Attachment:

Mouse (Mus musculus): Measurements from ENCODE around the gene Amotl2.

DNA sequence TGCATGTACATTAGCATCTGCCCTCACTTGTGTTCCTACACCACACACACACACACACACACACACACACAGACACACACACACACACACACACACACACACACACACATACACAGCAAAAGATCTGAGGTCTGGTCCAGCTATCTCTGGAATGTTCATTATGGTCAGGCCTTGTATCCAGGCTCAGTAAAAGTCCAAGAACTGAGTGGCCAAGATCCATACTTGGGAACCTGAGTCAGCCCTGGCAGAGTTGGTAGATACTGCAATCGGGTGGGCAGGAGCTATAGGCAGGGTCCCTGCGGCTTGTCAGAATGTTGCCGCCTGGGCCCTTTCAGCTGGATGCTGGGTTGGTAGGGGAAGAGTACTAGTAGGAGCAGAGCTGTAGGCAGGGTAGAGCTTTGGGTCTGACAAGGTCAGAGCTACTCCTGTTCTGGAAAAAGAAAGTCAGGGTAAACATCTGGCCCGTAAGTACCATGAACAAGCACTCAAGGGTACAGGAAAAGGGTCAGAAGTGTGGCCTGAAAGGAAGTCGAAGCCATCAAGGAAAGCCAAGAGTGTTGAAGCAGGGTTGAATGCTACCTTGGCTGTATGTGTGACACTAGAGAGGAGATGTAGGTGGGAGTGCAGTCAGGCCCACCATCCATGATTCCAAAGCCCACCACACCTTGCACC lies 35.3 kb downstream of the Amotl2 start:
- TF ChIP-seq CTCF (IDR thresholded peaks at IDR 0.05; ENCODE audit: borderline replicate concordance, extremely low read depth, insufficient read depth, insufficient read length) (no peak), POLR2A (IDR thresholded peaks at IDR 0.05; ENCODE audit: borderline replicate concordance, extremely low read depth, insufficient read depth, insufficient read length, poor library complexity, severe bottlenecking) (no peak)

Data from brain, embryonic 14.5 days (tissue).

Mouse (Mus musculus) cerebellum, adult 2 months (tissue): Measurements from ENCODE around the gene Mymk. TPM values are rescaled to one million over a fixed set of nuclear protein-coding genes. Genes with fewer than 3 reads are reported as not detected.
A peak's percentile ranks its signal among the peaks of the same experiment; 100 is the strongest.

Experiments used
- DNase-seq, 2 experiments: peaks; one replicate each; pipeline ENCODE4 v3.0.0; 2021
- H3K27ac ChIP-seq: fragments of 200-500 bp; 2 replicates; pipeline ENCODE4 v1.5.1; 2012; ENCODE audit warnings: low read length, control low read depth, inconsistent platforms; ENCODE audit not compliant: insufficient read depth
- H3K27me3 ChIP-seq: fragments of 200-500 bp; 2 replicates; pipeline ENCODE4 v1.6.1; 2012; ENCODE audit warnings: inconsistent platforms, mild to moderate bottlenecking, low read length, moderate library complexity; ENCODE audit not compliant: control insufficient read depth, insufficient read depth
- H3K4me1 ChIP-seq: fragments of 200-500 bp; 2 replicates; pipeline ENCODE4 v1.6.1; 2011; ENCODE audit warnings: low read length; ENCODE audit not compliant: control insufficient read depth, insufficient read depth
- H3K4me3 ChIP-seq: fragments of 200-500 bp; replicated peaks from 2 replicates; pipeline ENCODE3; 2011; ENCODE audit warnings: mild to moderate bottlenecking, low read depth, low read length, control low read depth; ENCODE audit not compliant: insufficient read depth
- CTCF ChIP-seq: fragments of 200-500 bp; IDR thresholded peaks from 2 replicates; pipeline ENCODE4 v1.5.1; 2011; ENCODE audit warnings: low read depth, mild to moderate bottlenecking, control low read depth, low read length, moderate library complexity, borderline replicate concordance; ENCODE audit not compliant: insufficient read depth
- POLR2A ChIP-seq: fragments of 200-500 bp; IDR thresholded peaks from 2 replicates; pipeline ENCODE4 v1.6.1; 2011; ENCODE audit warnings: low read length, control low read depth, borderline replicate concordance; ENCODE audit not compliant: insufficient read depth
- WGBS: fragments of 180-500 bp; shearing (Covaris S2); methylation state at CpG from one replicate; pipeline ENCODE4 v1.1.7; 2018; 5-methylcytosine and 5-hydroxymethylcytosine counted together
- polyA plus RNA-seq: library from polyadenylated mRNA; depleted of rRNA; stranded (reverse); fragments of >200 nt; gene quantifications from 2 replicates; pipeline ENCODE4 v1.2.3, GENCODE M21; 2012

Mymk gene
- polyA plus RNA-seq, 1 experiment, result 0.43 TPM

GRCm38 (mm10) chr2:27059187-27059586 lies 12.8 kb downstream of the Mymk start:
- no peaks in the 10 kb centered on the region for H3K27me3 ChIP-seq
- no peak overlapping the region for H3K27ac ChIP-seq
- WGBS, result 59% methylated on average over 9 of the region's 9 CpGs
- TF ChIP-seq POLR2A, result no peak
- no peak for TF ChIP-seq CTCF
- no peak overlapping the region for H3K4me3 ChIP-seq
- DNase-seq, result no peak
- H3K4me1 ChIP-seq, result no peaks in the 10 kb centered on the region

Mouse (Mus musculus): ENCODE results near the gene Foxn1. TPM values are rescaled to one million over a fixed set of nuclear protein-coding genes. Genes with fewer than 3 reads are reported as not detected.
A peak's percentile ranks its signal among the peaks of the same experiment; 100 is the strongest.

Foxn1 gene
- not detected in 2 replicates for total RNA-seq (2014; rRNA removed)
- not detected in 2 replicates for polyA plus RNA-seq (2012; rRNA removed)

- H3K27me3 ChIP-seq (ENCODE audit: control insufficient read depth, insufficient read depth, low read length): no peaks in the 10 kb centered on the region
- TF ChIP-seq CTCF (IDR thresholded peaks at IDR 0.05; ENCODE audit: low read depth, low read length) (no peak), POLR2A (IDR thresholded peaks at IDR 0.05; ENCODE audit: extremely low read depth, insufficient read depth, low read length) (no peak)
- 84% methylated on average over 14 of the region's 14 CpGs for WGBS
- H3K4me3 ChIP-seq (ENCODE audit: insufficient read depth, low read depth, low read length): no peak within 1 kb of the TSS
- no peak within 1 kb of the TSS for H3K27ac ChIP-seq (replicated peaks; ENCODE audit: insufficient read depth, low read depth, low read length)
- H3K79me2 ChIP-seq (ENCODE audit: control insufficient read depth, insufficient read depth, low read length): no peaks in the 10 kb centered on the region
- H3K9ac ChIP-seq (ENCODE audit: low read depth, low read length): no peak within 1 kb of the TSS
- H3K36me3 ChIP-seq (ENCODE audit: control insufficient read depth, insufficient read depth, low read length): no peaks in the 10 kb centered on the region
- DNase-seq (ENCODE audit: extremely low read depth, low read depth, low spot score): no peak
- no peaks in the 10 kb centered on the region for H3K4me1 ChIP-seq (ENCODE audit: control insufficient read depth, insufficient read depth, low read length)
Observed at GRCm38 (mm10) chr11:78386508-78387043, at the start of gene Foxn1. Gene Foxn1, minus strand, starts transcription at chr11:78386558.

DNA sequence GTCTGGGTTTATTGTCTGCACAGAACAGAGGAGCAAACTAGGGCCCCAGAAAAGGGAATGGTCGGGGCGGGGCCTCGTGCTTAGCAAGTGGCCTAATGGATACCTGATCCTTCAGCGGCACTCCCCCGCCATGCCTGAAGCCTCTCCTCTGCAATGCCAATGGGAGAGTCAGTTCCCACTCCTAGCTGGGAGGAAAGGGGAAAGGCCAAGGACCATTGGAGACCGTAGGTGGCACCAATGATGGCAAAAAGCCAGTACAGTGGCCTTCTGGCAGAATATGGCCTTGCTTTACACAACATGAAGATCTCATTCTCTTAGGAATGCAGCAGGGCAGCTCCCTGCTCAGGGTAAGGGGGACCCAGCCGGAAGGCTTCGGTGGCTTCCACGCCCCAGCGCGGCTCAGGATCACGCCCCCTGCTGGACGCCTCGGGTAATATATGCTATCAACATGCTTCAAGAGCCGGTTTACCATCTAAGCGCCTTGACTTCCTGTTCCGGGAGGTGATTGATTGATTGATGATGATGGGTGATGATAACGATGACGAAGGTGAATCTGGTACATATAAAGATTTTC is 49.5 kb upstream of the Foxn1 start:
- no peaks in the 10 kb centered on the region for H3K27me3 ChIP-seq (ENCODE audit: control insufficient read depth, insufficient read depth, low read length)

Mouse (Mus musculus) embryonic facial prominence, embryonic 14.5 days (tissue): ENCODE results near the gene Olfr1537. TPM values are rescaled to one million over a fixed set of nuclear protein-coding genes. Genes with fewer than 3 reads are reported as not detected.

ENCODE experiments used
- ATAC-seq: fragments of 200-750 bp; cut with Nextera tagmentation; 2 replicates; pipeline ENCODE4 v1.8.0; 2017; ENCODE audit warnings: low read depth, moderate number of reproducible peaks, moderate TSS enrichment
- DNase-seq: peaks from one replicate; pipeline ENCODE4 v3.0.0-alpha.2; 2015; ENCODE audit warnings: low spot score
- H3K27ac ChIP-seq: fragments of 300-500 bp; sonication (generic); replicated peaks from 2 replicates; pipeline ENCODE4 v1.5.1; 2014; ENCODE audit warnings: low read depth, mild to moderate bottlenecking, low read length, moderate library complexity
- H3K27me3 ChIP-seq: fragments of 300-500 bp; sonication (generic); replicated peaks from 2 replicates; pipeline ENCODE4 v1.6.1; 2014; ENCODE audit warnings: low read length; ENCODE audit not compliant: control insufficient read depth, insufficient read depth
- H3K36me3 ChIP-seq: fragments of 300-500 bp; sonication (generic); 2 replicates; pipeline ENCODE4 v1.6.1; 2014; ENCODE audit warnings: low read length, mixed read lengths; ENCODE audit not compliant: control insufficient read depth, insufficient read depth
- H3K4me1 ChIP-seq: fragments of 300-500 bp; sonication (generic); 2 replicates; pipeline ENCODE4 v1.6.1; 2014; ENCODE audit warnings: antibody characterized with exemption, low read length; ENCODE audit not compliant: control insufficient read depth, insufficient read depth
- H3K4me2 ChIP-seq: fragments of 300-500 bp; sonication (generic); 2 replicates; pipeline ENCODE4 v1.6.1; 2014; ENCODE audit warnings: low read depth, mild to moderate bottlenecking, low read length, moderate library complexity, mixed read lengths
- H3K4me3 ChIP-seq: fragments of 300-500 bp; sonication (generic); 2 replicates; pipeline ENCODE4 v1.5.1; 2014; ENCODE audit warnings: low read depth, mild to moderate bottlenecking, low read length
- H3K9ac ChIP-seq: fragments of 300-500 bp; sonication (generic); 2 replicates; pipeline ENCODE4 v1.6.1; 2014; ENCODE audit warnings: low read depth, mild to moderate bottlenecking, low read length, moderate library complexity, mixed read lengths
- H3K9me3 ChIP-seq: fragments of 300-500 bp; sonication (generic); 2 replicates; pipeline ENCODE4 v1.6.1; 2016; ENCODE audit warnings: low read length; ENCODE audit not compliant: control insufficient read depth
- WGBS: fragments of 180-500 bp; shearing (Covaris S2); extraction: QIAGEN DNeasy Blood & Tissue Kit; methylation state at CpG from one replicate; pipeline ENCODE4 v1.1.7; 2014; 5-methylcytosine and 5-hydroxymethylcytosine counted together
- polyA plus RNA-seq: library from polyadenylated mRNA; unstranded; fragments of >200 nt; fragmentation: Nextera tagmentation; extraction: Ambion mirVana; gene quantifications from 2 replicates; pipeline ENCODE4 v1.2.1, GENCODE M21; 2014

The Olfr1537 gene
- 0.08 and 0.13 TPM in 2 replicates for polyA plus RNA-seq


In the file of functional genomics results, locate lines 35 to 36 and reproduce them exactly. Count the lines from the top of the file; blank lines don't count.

- 84% methylated on average over 14 of the region's 14 CpGs for WGBS
- H3K4me3 ChIP-seq (ENCODE audit: insufficient read depth, low read depth, low read length): no peak within 1 kb of the TSS